Deal Me In, Week 12 ~ “White Goddess”

DealMeIn

Hosted by Jay @ Bibliophilopolis
What’s Deal Me In?

“White Goddess” by Margaret St. Clair

Card picked: 4
Found at: More Stories Not for the Nervous

It was somehow less nerve-wracking to think of her as a young woman in disguise than an old woman who moved and spoke like somebody in her twenties.

Carson is a small-time con man and thief. His modus operandi is flattering little old ladies into getting them to take him home for tea-and-cakes and then stealing their silverware. But Miss Smith is not quite what she seems. And the baubles, that Carson wouldn’t even be able to pawn, might eventually be his prison.

I haven’t quite gotten my thumb on what these stories-not-for-the-nervous are supposed to be. Mysteries? Horror? Hard-boiled crime? So far, they’ve been all of the above. I’m not familiar with Margaret  St. Clair. Apparently, she is a pioneer of science fiction, which would explain why this little dark fantasy story was originally published under the pseudonym, Idris Seabright.

The Black Cat, No. 5, February 1896

Welcome to the fifth issue of The Black Cat and the Black Cat Project!

Happily, no. 5 was not missing pages, though some of the scanning was iffy.

Stories

“The Mysterious Card” by Cleveland Moffett

While in Paris, Richard Burwell is given a card written in purple ink by a beautiful woman. Burwell doesn’t read French and everyone he shows the card to has a very bad reaction to it. He’s driven from his hotel and ultimately from France. When he shows it to his wife and his best childhood friend, they both disown him. And alas, the beautiful woman dies before she can tell him the meaning of it. It’s all very melodramatic. Cleveland Moffett was a journalist and writer of some note. “The Mysterious Card” was his first story and brought him some note mainly due to the unresolved aspect of the mystery. Alas, the literary shenanigans don’t work for me.

“Tang-u” by Lawrence E. Adams

Tang-u is a Chinese boy who ends up on a Japanese naval ship (during, I assume, the First Sino-Japanese War). He is of rat-catcher “heritage” which means his eyes are very keen even in the dark. And this is the brief story of how he becomes an honorary admiral in the Japanese navy due to those attributes.

“The Little Brown Mole” by Clarice Irene Clinghan

A friend finds Mr. Paul Fancourt in a state. What’s wrong? Fancourt tells of his marriage to the lovely and tempestuous Leila. His wife’s temper drove him away for five years and, when he returned, Leila was a different woman. Possibly quite literally.  This is Clarice Clinghan’s second story for The Black Cat. Her first, “The Wedding Tombstone,” was my favorite of issue no. 2.

This was my favorite of the month.

“The Telepathic Wooing” by James Buckham

Another tale of love for this February issue of The Black Cat. Dr. Amsden is hopelessly in love with Miriam Foote. Despite being quite good-looking, Amsden is terribly shy around women and can’t approach Miriam. Instead, he chooses an unconventional manner of “wooing” her: lucid dreaming. This is Buckham’s second story for the Cat. His first was the photographic evidence story “The Missing Link.”

“The Prince Ward” by Claude M. Girardeau

“The Prince Ward” was the longest story of the issue, a spine-tingling tale about a haunted hospital ward. Often hospital hauntings is due to, not surprisingly, the suffering and death of sick people, but here Girardeau gives us a spurned wife who is surprisingly sick and suddenly dies. There are maybe shades of Charlotte Perkins’ “The Yellow Wallpaper” and a few chilling moments, but the writing is very clunky.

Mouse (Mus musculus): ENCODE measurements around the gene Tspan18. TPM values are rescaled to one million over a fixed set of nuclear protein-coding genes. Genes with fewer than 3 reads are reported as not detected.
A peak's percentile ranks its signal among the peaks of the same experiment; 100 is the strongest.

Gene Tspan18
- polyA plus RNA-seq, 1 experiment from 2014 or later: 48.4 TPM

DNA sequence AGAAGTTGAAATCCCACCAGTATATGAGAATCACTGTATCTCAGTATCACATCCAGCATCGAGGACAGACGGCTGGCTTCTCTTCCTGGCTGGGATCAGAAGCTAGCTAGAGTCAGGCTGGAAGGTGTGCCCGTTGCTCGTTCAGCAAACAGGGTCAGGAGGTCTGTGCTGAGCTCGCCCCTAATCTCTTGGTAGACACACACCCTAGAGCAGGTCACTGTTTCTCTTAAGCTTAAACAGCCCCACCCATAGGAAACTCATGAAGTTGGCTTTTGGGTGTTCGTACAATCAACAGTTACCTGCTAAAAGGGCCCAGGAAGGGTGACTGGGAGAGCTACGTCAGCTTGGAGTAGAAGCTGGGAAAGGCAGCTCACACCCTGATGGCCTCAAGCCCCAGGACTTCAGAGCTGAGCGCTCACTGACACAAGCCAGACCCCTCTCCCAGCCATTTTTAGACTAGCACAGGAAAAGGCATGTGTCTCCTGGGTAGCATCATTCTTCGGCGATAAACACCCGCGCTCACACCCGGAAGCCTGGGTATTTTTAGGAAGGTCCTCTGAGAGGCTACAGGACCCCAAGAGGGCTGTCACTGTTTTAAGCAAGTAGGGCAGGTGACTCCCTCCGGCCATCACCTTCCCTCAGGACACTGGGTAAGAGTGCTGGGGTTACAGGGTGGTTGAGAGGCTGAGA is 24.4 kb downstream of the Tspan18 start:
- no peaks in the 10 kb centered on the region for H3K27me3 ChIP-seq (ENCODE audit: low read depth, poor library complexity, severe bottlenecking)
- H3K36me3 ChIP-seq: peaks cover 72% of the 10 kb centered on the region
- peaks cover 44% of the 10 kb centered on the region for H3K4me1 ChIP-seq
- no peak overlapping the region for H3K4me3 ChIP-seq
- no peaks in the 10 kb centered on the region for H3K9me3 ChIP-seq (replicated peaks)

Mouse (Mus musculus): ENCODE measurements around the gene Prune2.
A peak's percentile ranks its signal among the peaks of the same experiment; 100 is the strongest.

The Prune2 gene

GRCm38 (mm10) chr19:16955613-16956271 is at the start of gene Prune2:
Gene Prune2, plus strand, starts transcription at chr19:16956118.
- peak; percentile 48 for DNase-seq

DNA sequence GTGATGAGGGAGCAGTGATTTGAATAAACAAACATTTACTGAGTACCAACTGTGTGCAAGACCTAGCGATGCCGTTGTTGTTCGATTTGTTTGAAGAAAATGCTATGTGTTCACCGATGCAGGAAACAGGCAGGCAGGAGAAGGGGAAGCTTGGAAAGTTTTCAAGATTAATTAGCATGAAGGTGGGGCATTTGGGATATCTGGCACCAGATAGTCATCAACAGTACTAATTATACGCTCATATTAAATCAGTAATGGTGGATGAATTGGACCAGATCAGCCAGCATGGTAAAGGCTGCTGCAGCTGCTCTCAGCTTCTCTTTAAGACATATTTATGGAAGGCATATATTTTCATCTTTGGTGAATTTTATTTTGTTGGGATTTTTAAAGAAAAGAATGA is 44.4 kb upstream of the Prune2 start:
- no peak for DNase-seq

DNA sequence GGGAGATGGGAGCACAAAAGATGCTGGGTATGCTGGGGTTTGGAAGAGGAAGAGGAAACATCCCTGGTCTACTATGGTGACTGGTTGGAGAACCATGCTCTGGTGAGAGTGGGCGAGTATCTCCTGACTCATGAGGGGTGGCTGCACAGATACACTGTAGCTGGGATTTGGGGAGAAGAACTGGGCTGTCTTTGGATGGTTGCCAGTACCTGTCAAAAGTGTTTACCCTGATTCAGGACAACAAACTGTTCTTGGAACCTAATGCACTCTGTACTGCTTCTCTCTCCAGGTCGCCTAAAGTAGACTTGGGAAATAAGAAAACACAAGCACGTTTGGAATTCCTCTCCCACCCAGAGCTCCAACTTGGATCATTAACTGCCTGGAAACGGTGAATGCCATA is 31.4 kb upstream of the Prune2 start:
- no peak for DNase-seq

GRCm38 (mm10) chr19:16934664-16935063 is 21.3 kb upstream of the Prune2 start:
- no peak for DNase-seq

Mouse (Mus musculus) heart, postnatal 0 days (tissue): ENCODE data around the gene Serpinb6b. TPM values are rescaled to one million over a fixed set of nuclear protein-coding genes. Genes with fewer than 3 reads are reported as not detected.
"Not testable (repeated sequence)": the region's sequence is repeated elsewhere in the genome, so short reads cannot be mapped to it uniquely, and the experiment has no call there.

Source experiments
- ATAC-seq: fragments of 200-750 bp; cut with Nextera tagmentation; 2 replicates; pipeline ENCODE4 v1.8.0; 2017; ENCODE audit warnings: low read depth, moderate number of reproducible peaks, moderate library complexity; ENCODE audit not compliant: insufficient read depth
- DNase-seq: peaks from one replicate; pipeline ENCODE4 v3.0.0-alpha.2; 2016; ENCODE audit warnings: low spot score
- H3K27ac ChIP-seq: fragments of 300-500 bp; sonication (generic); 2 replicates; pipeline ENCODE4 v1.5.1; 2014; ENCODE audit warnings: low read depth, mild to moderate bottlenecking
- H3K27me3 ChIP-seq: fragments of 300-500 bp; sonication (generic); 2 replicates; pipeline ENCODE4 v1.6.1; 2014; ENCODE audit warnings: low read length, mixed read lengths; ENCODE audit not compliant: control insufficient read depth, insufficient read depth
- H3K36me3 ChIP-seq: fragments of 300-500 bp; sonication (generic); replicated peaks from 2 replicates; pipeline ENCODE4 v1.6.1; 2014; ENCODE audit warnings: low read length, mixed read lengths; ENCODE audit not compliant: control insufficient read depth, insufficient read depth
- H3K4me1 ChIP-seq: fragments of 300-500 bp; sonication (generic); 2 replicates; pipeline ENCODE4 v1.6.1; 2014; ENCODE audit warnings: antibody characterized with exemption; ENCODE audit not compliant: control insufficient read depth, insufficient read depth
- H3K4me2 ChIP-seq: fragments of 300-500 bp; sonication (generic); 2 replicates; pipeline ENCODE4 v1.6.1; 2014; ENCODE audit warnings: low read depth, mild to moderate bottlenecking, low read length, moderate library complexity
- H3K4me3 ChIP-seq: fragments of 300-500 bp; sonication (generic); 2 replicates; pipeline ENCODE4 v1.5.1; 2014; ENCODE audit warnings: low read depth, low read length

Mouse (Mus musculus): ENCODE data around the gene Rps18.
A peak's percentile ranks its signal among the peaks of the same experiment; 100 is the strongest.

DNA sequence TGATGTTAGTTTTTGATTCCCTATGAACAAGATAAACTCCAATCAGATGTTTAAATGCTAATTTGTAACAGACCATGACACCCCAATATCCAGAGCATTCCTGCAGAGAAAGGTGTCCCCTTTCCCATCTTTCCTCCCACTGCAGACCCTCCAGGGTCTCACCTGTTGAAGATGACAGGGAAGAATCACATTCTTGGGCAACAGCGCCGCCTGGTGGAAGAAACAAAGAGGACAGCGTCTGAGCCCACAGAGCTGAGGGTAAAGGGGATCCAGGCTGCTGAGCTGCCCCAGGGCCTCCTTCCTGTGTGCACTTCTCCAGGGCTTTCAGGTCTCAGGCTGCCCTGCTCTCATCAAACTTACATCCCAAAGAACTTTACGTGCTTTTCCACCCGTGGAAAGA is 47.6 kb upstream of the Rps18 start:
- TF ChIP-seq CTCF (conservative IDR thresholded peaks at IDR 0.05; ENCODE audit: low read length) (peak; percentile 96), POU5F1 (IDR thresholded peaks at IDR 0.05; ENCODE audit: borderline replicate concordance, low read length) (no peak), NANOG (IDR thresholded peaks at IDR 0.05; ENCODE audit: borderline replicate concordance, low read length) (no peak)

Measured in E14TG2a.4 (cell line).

“A Meeting of Royalty” by Margaret Dodge

The Great Man, a young train baron, is visited by a little girl who is wandering around the train while they are delayed at the station. The little girl is dressed as a princess (which I thought was a much more modern thing). She tells the Great Man about the Queen she knows who is very sad. Of course, the Queen isn’t a queen, she’s an actress. But she is sad—the train delay will cause them to miss an important performance and she’s has a lost love who looked down on her career because he’s a business man, but she misses him. The Great Man realizes that he knows who the Queen is and what he can do to make her happy.

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No ads in this issue, but at least the issue was complete!

Want to read for yourself?
Here’s the link to Issue No. 5, February 1896

Or find out
More about the Black Cat Project

#DealMeIn2019, Week 2 ~ “A Dog’s Story”

“A Dog’s Story” by Gardner Dozois

Card Picked: 3♥
From: The Magazine of Fantasy & Science Fiction, July-August 2017

He was old, and his hip hurt him these days, and he had long ago quit bothering to bark at cars, but his still-restless spirit wouldn’t let him go to sleep without tasting the night…

I wasn’t sure what to expect from a tale titled “A Dog’s Story” in The Magazine of Fantasy & Science Fiction. There are some fantastical elements to it, but also a dollop of horror.

During the course of his night wanderings, Blackie finds the body of a murdered young woman in an alley. She reminds him of his special human Emily, who has been gone for several years. It’s implied that Emily has died; Blackie’s current human has been listless since Emily has been gone, but as a dog, Blackie only know that there is no more Emily. He decides that some justice should be done for this woman. His nose isn’t good enough to track the killer, nor would he be able to attack the man once he’s found, but Blackie is old enough to know other animals, like Talking Pete, a geriatric cat who knows many languages and can talk to the city’s rats. Through favors and deals, justice will be served.

This is a slip of a story, only just over 1500 words. (I love that F&SF includes word counts.) I can imagine that other writers would do more with the other animals, but indeed, this is a dog’s story and Blackie gets all the screen time.

Review ~ A Song for Quiet

A Song for Quiet (Persons Non Grata, #2)

A Song for Quiet by Cassandra Khaw

Deacon James is a rambling bluesman straight from Georgia, a black man with troubles that he can’t escape, and music that won’t let him go. On a train to Arkham, he meets trouble — visions of nightmares, gaping mouths and grasping tendrils, and a madman who calls himself John Persons. According to the stranger, Deacon is carrying a seed in his head, a thing that will destroy the world if he lets it hatch.

The mad ravings chase Deacon to his next gig. His saxophone doesn’t call up his audience from their seats, it calls up monstrosities from across dimensions. As Deacon flees, chased by horrors and cultists, he stumbles upon a runaway girl, who is trying to escape her father, and the destiny he has waiting for her. Like Deacon, she carries something deep inside her, something twisted and dangerous. Together, they seek to leave Arkham, only to find the Thousand Young lurking in the woods.

The song in Deacon’s head is growing stronger, and soon he won’t be able to ignore it any more.

Why did I choose this book?